Yesterday was All Saints' Day and until this year, it had never really meant anything to me. In the Anglican church, All Saints' Day uses the liturgy for a funeral rite as an opportunity to celebrate those who have passed on. So, instead of a sermon yesterday, members of the congregation were encouraged to share about a person that had been a blessing to them while they were alive.
I really hate crying in public but yesterday I couldn’t hold it back.
Back in February, my mother called to inform me that my high school mentor, teacher and friend Mrs. Brown had passed away unexpectedly. At the time, I was speechless. I remember calling my best friend, momentarily breaking my silence to ask her if she had heard. And then we were speechless together, letting the silence hang between us as we processed our grief. I cried myself to sleep that night and was in a pretty bad funk the rest of the week. But with being rejected from yet another job and other issues that came up, I didn't let myself grieve Mrs. Brown’s passing as I tried not to think of it anymore.
I was planning on sharing about Mrs. Brown yesterday in church but was too emotional to form the words I wanted to say. So I wrote it down instead.
Mrs. Brown deeply touched my life and shaped who I am today. I first met her when I applied as a freshman to be on the yearbook staff for the following year. I was a little too candid about my weakness on the application and was sure that that would get me a big fat "no." But when she called me into her office she commended me for my honesty and said it was the reason she was offering me the only position on staff as a sophomore for the next year. The next three years on yearbook staff dramatically changed my life. It is where I discovered my passion for photography and design. Mrs. Brown recognized my passion and talent, encouraging it by promoting me to photography editor my junior year and then editor in chief my senior year.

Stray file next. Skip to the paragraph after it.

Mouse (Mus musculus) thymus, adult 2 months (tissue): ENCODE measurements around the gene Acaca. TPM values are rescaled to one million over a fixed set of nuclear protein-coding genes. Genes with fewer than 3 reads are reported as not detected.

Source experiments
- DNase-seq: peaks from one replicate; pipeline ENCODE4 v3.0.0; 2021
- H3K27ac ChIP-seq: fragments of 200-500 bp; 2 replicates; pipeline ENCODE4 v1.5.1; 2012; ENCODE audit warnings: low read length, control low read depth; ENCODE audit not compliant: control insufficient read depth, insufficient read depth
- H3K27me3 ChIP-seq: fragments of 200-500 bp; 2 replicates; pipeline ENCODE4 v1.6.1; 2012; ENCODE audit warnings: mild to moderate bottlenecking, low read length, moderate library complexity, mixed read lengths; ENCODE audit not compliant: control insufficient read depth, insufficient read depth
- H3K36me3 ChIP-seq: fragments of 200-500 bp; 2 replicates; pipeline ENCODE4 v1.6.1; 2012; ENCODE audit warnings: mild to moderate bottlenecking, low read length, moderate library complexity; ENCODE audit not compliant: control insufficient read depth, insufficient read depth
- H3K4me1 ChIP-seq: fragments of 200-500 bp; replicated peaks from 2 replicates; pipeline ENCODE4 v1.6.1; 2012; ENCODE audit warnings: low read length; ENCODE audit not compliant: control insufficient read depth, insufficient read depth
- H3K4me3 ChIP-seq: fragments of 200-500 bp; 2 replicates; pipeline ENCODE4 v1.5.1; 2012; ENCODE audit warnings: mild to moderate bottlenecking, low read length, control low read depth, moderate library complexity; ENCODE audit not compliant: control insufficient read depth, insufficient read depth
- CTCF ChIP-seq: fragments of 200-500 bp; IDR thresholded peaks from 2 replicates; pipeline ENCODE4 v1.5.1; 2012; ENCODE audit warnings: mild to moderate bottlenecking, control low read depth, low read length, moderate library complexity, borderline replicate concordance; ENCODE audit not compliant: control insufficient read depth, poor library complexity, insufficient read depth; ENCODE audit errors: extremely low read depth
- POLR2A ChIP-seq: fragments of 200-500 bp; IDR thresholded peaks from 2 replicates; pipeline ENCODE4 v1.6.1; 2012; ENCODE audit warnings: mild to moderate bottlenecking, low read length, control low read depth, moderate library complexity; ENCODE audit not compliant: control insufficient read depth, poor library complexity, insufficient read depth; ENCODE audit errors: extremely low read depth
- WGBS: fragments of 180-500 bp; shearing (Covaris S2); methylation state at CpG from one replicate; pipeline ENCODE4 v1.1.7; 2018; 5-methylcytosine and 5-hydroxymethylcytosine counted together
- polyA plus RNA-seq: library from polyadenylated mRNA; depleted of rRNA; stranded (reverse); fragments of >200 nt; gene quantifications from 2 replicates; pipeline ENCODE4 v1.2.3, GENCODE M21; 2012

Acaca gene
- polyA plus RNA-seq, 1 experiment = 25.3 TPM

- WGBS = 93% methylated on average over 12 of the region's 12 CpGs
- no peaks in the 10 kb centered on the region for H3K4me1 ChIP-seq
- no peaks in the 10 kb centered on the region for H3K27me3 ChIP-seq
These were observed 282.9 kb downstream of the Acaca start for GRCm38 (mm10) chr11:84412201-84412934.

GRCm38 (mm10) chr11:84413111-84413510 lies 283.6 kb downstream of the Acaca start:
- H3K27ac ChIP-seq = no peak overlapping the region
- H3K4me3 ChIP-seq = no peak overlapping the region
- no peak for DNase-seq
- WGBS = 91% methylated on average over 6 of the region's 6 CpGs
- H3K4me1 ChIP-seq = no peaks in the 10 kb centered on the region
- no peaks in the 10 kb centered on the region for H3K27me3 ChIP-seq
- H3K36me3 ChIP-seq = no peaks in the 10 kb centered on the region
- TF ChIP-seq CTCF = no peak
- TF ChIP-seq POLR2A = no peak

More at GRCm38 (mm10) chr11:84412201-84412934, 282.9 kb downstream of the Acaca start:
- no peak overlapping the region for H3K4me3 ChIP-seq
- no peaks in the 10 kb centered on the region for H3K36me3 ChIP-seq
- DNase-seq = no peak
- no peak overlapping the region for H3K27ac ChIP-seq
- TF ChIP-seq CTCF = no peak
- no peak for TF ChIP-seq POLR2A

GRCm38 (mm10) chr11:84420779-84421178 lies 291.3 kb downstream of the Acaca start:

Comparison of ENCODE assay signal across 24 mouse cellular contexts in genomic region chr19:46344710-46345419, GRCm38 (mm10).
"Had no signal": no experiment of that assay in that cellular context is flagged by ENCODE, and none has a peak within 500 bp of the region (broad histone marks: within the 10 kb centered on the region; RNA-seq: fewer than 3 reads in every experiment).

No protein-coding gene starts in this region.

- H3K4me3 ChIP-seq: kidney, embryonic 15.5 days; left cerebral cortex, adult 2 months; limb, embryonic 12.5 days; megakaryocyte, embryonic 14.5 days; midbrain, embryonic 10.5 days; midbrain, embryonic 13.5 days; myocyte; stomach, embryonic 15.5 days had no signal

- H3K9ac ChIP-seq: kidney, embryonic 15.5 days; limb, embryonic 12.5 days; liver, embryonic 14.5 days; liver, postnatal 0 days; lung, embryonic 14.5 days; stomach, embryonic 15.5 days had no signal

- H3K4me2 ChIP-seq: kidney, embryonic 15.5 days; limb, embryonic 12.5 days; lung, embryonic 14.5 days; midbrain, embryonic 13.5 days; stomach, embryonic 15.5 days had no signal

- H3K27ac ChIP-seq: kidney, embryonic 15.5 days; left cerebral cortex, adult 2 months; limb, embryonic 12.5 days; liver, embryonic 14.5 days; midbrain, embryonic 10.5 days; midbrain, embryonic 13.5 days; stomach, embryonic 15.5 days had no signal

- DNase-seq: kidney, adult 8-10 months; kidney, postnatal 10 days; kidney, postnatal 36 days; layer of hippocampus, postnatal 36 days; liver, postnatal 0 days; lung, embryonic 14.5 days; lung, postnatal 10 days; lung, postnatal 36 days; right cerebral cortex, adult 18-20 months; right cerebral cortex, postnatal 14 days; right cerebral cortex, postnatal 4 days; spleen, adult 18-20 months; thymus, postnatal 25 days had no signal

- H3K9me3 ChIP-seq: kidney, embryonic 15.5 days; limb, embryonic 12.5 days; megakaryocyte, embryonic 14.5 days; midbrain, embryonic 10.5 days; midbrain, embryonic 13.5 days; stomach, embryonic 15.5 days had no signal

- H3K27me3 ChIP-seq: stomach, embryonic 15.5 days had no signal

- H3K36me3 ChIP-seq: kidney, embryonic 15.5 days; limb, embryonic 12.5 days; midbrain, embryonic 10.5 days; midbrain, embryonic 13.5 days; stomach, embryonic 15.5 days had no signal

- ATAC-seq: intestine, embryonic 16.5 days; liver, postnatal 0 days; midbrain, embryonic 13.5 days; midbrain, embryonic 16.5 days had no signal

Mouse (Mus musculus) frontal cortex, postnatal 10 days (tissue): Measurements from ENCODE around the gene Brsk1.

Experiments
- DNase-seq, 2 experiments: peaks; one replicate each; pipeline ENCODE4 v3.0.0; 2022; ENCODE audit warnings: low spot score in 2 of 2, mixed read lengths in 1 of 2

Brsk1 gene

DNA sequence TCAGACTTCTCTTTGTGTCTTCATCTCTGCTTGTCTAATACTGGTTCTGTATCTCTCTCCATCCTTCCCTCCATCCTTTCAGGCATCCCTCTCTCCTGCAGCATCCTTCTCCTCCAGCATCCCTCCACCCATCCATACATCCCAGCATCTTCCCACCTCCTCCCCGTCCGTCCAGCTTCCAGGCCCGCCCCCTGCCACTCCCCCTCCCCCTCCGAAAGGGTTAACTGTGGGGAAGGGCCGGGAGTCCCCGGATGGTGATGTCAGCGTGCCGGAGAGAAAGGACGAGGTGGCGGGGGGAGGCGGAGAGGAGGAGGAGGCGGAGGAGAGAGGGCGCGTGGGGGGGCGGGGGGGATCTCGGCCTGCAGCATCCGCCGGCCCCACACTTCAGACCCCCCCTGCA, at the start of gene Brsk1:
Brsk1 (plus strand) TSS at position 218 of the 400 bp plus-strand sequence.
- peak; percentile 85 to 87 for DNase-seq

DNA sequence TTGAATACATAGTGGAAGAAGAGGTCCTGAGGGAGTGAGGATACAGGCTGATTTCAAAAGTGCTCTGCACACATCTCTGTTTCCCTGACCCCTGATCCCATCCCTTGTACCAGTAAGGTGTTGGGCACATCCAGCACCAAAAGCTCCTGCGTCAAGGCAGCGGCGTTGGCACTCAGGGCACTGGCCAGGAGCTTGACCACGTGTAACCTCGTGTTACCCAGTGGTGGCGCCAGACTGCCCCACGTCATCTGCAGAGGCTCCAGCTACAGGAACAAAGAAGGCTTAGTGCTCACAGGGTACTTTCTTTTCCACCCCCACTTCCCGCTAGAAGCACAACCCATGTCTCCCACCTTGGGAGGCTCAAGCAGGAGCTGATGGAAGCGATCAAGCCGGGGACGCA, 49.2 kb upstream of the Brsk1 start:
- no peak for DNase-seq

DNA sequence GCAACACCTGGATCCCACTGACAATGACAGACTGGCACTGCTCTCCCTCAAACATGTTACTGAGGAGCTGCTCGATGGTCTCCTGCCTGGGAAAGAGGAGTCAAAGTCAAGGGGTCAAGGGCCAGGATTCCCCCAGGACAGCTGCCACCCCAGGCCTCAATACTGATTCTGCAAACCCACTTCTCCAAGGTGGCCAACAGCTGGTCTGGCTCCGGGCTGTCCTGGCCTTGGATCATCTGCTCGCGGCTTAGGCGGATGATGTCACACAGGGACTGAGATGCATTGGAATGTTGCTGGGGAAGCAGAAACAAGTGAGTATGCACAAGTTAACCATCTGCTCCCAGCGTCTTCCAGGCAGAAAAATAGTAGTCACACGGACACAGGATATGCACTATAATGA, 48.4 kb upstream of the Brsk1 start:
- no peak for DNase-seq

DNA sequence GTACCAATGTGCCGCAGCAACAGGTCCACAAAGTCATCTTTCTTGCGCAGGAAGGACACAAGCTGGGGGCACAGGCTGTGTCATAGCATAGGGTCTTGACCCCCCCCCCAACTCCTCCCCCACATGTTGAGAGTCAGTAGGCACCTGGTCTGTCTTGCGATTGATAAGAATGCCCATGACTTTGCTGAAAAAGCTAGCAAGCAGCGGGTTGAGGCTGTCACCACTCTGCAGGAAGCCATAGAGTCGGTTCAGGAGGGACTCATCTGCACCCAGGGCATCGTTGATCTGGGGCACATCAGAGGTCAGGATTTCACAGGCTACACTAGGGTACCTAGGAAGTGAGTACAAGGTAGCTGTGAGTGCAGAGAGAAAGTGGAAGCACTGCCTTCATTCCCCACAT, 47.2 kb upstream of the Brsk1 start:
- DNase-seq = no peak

Yearbook staff was much more than just a class. It was a family where I became friends with some amazing fellow students who helped me navigate high school and encouraged me in my faith–and all of that is because of the atmosphere Mrs. Brown fostered in her classroom. She always had treats for us and we ate copious amounts of Twizzlers, Cheese Puffs, and Pop Tarts; and while we did have work to get done in between mouthfuls of those treats, she enjoyed nothing more than taking time to talk with us about life. She had so much knowledge and wisdom to impart and I always looked back to her for counsel when it came to my decisions about academia and later, just life in general.
Mrs. Brown had so much heart and joy, and she exuded that in every situation. She loved to host students at her house and some of my favorite memories were the yearly yearbook brunches where she would make some of the most amazing food you had ever eaten in your entire life. We all used to joke that you were required to come wearing pants with some sort of elastic waist because that was the only way you would survive the day. Mrs. Brown is the one who gave me my only academic award in high school and the gift she gave me was a small book to journal in. While I’m not really one to journal, that book has become a meaningful place where I write down any and every quote that jumps out at me from the literature that I read.
I always thought I would have more time to spend with her and I greatly regret not making the time to see her the Christmas before she died. I know she is in a better place but this world truly lost one of the most joyful women I have ever known. Even as I look back over all these words I've written, I will never really be able to truly express how much she meant to me. I pray that throughout my life I can touch as many lives as she did; she is truly and deeply missed.
“For all the saints who from their labors rest,
Who Thee, by faith before the world confessed,
Thy Name, O Jesus, be forever blessed. Alleluia, alleluia!”
"For All the Saints" William Walsham How